In recent years, more and more parents nationwide have chosen not to vaccinate their children against diseases, leaving doctors and nurses to dispel the myths that are often associated with the shots.
Dr. William Schaffner, an expert in preventive medicine, told Nashville's News 2 he has worked a long time to dispel some myths about vaccinations of diseases rarely seen anymore.
“The concern started I would say easily five years ago,” he said.
Schaffner said he thinks parents pass on vaccinating their children against diseases such as polio, diphtheria and the measles out of a lack of knowledge.
“They have no personal knowledge of the illness, therefore they don't respect and don't fear the illness,” he explained.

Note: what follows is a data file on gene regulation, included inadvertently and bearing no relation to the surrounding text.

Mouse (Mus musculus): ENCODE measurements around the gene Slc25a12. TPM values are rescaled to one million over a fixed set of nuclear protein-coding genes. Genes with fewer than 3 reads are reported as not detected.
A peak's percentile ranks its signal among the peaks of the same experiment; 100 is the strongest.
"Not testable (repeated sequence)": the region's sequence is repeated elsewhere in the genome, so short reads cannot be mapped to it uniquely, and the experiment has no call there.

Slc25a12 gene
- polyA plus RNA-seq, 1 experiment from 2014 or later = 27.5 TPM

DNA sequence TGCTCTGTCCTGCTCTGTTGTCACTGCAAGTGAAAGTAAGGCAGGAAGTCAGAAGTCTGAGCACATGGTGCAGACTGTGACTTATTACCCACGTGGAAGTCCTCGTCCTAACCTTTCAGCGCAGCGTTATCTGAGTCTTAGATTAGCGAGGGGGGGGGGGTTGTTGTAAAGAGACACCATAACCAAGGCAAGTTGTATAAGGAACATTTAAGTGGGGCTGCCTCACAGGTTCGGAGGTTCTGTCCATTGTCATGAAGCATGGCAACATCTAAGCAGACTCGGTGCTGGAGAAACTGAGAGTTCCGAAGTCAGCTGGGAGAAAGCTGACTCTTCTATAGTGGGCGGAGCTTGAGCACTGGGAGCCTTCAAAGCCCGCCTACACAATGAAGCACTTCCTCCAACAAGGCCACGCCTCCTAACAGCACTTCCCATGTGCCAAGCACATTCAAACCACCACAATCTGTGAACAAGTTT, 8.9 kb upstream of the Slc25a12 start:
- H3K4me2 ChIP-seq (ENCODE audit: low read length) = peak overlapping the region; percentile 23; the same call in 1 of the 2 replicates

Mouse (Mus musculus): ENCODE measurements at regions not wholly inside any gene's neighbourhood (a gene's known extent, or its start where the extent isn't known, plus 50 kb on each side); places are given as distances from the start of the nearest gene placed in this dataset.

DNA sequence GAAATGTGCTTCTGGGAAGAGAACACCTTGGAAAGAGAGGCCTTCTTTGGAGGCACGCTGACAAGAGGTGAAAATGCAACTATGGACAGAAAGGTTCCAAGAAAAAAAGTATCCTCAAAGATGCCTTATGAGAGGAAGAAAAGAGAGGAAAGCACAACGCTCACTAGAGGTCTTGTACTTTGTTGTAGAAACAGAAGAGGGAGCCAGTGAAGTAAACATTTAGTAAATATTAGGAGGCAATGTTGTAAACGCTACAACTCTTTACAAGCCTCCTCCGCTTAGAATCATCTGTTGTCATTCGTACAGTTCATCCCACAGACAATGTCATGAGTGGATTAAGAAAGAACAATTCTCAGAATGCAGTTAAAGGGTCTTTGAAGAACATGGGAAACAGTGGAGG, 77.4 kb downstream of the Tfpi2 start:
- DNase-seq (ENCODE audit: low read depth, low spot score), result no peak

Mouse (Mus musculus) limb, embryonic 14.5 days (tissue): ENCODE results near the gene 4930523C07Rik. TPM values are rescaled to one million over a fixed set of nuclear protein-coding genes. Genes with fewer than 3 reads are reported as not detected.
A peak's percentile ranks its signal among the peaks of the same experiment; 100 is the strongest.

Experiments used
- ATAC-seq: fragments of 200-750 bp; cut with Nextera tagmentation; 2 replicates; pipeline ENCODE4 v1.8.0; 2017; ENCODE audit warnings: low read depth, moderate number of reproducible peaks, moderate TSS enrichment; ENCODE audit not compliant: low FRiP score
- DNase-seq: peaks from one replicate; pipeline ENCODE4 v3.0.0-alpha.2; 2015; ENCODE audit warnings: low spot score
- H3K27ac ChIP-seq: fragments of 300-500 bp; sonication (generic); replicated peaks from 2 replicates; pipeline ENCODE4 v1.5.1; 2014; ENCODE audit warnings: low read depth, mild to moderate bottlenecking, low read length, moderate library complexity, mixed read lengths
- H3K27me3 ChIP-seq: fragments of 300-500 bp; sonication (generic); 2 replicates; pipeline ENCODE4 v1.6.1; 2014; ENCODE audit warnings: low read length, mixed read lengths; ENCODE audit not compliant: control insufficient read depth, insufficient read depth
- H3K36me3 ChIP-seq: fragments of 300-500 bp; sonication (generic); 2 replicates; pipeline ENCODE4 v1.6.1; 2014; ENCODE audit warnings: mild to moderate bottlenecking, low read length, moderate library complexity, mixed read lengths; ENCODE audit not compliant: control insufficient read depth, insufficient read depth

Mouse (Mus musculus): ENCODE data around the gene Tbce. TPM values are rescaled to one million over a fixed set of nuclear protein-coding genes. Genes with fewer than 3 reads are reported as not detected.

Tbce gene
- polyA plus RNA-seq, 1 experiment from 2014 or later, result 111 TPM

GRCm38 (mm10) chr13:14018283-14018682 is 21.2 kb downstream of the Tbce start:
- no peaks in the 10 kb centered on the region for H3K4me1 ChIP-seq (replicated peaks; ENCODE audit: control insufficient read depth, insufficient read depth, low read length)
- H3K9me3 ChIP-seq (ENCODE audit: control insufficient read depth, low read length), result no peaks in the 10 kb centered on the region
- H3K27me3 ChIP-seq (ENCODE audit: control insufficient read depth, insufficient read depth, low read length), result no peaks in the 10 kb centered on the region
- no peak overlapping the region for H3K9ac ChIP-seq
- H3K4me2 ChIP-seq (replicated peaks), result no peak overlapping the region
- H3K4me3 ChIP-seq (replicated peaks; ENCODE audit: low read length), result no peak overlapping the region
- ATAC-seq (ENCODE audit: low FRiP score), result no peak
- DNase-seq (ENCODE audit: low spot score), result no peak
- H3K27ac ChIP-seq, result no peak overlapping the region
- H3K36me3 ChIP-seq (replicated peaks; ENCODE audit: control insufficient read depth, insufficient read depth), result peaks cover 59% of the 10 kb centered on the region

According to Schaffner, the increase in not vaccinating a child may have began when some parents believed what he describes as “fraudulent” research from an English doctor, linking measles vaccines to autism.
The myth has since been dispelled.
“A lack of knowledge about the diseases we are trying to prevent, a concern about the vaccines is it really safe, the autism myth I am afraid is still alive and well,” Schaffner said.
However, despite the recent increase in parents not vaccinating their children, Tennessee has one of the highest vaccination rates.
Figures from 2010-11 from the Tennessee Department of Health for kindergartners indicate that only 0.7% received exemptions.
“Our school and daycare laws are really quite stringent, so at the end of the day the children are immunized although it often take a little bit longer that we might like,” Schaffner said.
Schaffner said he encourages parents to vaccinate their children.
“Get the children vaccinated, my grandchildren did, on schedule, they are doing very well,” he said.